BLUEFIELD — Bluefield officials have formally asked the Mercer County Board of Health to reconsider an earlier decision not to permit a medical cannabis dispensary to locate in the county.

The board made the decision in April after being approached by a perspective business and denied the request.

The law was changed to allow medical cannabis to be sold in the state in April 2017. 

During that meeting, Bluefield Mayor Ron Martin, City Manager Dane Rideout, City Attorney Colin Cline, City Director of Community and Economic Development Jim Spencer and Bluefield Police Chief Dennis Dillow attended to urge the board to reconsider.

Rideout said the city has been approached about locating a dispensary inside the city and the business creates jobs and brings in revenue. He added that Mercer County is the only county in the state to make the decision not to allow it.

The bill that allows medical cannabis to be used by prescription as treatment for pain, cancer and other medical issues, was supported by both state Sen. Chandler Swope and Del. John Shott, he said.

All Bluefield City Board members also support it.

The medical benefits are well documented, Rideout said, and they also include treatment for sickle cell anemia and PTSD (Post Traumatic Stress Disorder).

“It’s also an opportunity for revenue,” he said, especially for a border county that has lost so much business to Virginia because of things like the gasoline tax.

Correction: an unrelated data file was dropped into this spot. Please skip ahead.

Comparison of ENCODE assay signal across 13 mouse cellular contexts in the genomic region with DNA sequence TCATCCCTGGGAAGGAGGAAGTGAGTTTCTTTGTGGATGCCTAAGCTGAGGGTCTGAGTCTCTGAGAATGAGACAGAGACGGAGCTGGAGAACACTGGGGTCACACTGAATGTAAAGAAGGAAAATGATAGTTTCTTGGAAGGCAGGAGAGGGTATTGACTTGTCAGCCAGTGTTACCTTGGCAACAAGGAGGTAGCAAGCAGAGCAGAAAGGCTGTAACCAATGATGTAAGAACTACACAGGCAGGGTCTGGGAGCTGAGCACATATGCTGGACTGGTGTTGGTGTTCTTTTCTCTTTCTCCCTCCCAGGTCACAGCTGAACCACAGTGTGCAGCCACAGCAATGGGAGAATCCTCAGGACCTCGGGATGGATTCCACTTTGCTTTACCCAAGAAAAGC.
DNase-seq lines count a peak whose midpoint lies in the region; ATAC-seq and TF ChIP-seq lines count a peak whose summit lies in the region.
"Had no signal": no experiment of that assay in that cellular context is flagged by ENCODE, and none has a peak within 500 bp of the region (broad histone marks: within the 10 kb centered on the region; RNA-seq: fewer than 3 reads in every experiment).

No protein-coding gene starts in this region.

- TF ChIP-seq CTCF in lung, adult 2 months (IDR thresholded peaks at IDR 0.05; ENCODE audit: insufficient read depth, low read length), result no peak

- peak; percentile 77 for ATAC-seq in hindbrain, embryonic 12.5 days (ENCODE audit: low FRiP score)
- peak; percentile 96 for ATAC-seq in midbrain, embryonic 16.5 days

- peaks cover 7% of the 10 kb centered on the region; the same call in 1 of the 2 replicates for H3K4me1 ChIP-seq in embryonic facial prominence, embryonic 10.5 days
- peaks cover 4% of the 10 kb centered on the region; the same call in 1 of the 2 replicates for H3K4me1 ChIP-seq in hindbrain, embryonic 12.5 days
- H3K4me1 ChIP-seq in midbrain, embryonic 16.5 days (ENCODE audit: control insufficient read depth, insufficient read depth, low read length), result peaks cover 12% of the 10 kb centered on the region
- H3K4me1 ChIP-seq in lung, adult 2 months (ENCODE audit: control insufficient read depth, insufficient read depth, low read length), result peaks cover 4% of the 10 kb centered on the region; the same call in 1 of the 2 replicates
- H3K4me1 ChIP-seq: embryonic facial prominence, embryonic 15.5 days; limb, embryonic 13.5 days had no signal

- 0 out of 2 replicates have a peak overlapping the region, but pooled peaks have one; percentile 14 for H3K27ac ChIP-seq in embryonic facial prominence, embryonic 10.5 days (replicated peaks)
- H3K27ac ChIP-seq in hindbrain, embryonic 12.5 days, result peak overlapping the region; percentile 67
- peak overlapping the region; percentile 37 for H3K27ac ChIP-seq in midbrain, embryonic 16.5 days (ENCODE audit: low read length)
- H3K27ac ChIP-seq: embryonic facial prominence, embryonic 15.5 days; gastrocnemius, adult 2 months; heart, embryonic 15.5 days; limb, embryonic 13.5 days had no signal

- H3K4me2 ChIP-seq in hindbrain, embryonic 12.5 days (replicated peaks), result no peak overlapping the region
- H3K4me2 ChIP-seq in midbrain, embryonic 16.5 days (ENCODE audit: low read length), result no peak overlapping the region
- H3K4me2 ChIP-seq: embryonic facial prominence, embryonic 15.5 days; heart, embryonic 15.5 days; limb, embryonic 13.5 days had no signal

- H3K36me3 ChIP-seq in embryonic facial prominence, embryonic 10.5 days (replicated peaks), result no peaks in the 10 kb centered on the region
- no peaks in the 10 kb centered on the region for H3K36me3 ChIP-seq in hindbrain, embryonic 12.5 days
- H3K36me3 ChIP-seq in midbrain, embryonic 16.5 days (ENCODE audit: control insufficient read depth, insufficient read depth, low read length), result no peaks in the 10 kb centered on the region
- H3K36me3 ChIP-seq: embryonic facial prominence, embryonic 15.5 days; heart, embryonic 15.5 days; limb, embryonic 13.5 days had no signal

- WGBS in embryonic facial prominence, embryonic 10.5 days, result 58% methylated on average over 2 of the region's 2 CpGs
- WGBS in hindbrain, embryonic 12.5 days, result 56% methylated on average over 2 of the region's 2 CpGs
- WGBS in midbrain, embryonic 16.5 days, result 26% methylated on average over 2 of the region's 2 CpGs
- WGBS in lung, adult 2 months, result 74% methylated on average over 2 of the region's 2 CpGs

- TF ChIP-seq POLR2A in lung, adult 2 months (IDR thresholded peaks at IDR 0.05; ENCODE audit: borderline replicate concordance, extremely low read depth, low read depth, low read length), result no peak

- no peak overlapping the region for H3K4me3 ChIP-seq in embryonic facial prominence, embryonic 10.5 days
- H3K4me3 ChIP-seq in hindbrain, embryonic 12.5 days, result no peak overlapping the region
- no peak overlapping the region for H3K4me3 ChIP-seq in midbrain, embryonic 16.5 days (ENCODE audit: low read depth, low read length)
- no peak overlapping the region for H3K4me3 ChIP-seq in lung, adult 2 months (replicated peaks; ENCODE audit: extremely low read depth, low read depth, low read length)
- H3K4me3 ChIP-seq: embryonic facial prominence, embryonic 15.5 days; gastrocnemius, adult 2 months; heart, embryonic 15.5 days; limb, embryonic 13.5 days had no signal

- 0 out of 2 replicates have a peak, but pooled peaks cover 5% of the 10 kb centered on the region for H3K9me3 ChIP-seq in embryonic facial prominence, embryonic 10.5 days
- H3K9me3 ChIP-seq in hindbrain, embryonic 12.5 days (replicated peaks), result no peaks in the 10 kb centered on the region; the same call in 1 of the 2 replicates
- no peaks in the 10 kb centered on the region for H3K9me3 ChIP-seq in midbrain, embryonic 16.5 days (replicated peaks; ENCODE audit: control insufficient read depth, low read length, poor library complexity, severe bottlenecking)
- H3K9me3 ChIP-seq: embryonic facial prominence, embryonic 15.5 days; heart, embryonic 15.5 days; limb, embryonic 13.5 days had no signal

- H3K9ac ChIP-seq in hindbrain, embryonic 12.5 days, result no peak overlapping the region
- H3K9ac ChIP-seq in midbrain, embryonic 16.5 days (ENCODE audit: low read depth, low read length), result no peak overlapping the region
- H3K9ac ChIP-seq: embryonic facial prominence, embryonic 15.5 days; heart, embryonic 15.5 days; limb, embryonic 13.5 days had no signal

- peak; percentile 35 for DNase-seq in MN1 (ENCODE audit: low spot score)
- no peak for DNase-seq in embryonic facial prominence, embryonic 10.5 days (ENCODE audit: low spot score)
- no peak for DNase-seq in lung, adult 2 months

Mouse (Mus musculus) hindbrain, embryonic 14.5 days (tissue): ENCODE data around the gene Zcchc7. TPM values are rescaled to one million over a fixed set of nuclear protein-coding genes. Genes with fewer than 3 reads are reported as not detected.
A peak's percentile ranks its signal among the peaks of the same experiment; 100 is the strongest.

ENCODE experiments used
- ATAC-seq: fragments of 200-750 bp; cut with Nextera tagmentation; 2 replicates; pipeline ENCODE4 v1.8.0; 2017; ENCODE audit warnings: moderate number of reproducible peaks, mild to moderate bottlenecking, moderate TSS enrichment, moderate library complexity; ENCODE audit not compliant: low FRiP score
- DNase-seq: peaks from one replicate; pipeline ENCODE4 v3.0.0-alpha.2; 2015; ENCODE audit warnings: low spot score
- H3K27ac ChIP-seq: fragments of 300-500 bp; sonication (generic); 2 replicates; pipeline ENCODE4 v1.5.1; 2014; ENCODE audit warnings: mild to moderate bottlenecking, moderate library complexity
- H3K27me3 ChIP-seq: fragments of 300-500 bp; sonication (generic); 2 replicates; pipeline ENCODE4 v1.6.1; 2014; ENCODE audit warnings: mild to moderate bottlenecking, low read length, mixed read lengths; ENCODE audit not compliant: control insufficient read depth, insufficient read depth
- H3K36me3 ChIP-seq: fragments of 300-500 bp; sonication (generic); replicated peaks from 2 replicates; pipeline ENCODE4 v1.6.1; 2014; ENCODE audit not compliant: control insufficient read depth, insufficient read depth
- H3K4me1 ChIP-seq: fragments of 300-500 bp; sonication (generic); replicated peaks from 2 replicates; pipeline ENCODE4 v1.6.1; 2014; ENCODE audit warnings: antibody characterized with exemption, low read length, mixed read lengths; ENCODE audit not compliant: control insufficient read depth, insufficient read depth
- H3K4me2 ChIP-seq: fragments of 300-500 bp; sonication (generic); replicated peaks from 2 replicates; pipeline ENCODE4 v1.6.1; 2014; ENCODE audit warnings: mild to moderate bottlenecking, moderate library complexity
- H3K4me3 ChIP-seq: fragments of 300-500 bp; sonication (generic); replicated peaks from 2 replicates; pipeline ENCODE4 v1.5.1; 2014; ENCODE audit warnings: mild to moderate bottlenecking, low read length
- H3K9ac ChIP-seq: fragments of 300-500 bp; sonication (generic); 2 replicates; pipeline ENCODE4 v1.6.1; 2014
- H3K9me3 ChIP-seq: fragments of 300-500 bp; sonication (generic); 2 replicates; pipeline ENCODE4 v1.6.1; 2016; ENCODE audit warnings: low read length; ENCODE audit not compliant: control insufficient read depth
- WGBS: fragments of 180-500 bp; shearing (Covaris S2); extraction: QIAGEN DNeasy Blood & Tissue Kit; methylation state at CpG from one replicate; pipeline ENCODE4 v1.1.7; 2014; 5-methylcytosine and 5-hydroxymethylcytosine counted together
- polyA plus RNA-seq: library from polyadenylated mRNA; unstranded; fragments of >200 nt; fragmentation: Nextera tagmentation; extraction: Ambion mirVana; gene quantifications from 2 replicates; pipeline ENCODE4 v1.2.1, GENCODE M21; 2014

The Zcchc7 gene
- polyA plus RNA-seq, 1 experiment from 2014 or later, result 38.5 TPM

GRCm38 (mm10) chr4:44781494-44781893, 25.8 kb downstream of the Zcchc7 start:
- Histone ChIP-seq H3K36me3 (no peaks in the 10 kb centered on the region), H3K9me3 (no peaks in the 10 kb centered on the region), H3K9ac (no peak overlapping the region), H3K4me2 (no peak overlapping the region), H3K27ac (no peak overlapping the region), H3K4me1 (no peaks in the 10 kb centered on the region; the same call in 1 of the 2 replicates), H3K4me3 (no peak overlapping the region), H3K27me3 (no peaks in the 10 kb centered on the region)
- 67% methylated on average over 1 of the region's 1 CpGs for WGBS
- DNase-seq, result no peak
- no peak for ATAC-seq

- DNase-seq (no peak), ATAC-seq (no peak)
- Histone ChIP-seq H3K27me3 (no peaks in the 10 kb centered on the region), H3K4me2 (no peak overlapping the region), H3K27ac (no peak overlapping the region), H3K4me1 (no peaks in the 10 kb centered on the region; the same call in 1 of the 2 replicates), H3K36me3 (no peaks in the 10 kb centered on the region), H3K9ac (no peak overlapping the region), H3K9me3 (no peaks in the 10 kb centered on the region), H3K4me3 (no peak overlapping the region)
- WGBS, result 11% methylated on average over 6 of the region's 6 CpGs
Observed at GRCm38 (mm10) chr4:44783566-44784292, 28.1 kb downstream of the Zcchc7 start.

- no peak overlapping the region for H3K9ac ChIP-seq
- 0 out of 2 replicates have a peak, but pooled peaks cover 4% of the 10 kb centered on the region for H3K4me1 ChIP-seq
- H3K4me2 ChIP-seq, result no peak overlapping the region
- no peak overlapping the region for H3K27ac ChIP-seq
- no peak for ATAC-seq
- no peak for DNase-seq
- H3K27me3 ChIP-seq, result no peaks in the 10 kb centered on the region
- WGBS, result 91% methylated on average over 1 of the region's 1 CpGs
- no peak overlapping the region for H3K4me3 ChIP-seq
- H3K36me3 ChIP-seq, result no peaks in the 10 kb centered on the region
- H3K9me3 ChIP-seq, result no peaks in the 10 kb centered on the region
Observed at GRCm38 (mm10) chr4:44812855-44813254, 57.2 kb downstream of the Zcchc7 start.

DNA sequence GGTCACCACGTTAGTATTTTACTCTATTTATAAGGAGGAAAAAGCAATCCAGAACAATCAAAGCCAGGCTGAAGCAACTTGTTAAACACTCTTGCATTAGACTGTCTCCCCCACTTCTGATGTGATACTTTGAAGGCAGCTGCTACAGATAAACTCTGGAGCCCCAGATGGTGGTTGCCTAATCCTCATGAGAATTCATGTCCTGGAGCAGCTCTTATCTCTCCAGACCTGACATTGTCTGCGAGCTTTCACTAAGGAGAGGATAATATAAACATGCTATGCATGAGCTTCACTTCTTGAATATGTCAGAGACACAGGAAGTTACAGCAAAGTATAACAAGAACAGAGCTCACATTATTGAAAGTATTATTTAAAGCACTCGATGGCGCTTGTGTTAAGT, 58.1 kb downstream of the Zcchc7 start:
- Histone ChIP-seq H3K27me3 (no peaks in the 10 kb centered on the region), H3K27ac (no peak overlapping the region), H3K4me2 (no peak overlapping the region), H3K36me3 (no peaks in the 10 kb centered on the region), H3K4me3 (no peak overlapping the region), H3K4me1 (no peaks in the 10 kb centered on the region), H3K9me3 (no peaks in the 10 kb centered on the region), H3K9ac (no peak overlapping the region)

“We are actually bringing in folks from another state like Virginia to spend money here,” he said. Dispensaries in Virginia have not  yet been established around the state.

“We are asking you to take a hard look at this,” Rideout told the board, also pointing out the manufacturing and growing portion of the equation as well. “We can’t delay that and get paralysis through analysis and drag this out and miss that boat.”

Spencer said he supports it as well, primarily for the medical benefits because it works and relieves pain, but also because of the economic benefits, with about 15 good-paying jobs created at each dispensary.

“I am a Christian,” he said. “I am against recreational use of the drug. But this is a project I can support.”

Spencer said he would not support anything he did not believe in, but these dispensaries provide a public health benefit.

Dillow said from a law enforcement standpoint he supports it as well because it would mean residents can fill prescriptions without having to drive to another county.

“It’s a bigger advantage to have it and have more control over it where it’s at,” he said.

Cline told the board it is in their power to change the decision, and whatever decision they make could be rejected by the county commission, but the commission itself cannot make the decision.

“There is no need to take action on the part of the commission,” he said. If they take action, it would only be to reject the board’s decision.

Considering the “economic contraction of our economy … I feel like we can’t afford to pass up a potential source of revenue…” he said.

“I personally have never used marijuana and I am not in favor or legalizing it for recreational use,” Martin said. “There are changing attitudes about the use and particularly about the medical use.”

Martin said if a member of his family had a medical problem and could benefit from its use, “I am all for using it.”

He said the revenue aspect cannot be ignored either, and also includes buying and leasing property.

“We will take this under consideration,” said board chair Dr. Randy Stevens.

But no timeframe was given on when a reversal of the earlier decision will be discussed.

— Contact Charles Boothe at cboothe@bdtonline.com

Trending Video

Recommended for you